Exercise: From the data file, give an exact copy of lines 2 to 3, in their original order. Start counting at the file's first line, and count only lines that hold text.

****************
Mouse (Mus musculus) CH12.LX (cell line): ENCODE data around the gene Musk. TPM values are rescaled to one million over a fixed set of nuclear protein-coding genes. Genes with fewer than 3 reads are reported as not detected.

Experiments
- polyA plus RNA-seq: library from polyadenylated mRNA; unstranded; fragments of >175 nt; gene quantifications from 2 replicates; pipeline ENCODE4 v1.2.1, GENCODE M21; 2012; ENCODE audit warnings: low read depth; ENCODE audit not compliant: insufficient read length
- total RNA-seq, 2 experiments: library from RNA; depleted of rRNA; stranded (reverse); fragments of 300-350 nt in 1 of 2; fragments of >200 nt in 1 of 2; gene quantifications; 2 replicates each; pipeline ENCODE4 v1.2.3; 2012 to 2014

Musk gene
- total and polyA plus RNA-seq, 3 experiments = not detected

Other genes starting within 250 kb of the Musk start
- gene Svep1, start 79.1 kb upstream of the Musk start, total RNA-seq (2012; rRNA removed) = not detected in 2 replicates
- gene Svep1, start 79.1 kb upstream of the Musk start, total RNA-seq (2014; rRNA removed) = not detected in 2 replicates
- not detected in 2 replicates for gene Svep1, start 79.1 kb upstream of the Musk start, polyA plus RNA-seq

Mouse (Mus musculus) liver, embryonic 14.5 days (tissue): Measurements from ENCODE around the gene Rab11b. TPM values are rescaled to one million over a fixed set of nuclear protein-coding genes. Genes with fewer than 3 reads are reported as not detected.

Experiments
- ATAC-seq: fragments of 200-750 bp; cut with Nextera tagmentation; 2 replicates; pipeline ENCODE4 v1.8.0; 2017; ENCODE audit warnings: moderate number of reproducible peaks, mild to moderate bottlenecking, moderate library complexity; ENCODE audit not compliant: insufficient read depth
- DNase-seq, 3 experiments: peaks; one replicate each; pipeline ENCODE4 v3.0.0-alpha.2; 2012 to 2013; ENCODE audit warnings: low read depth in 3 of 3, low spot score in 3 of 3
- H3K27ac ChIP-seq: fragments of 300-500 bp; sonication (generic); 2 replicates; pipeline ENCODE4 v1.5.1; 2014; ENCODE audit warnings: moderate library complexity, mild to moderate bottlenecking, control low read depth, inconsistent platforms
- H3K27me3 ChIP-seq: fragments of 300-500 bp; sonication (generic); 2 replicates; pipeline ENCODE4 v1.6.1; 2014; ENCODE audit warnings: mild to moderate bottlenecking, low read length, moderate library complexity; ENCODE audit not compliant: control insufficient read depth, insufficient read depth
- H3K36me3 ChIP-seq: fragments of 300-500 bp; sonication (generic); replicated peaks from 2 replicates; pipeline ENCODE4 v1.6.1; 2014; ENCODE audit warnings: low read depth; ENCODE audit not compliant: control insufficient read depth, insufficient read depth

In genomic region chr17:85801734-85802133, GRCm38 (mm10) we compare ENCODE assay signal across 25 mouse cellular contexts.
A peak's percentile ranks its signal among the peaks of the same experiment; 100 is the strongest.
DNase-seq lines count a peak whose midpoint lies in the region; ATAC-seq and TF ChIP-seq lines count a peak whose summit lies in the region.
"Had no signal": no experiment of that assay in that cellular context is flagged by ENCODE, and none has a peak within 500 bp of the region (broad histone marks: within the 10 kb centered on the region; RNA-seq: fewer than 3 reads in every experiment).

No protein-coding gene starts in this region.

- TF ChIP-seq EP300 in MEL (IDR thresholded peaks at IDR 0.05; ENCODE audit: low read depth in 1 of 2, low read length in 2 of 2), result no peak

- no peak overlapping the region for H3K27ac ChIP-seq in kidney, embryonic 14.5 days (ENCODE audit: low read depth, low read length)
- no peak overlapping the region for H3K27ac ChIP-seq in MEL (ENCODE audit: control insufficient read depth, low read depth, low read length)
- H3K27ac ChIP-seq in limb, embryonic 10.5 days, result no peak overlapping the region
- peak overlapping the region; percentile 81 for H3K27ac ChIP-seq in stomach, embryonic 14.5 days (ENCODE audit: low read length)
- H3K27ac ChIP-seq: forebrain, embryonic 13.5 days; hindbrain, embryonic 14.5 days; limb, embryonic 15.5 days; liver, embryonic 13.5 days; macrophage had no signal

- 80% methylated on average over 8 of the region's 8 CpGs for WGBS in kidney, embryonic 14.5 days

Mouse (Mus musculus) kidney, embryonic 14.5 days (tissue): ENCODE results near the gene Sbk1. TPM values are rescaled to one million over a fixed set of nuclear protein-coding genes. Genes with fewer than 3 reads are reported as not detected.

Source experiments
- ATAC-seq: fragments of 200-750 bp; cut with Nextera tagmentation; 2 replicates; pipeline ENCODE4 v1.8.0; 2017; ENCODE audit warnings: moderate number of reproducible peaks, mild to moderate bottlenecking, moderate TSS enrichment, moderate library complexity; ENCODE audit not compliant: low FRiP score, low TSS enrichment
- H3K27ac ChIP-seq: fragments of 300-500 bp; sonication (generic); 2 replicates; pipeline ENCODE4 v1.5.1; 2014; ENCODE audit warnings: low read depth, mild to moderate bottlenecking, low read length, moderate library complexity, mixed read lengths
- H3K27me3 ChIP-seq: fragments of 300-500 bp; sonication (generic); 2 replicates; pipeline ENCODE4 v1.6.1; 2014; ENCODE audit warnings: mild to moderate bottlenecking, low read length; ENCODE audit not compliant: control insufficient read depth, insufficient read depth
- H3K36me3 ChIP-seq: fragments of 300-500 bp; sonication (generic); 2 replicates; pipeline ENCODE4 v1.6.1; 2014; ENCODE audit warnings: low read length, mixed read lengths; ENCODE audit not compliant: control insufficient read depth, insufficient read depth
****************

Experiments
- polyA plus RNA-seq: library from polyadenylated mRNA; unstranded; fragments of >175 nt; gene quantifications from 2 replicates; pipeline ENCODE4 v1.2.1, GENCODE M21; 2012; ENCODE audit warnings: low read depth; ENCODE audit not compliant: insufficient read length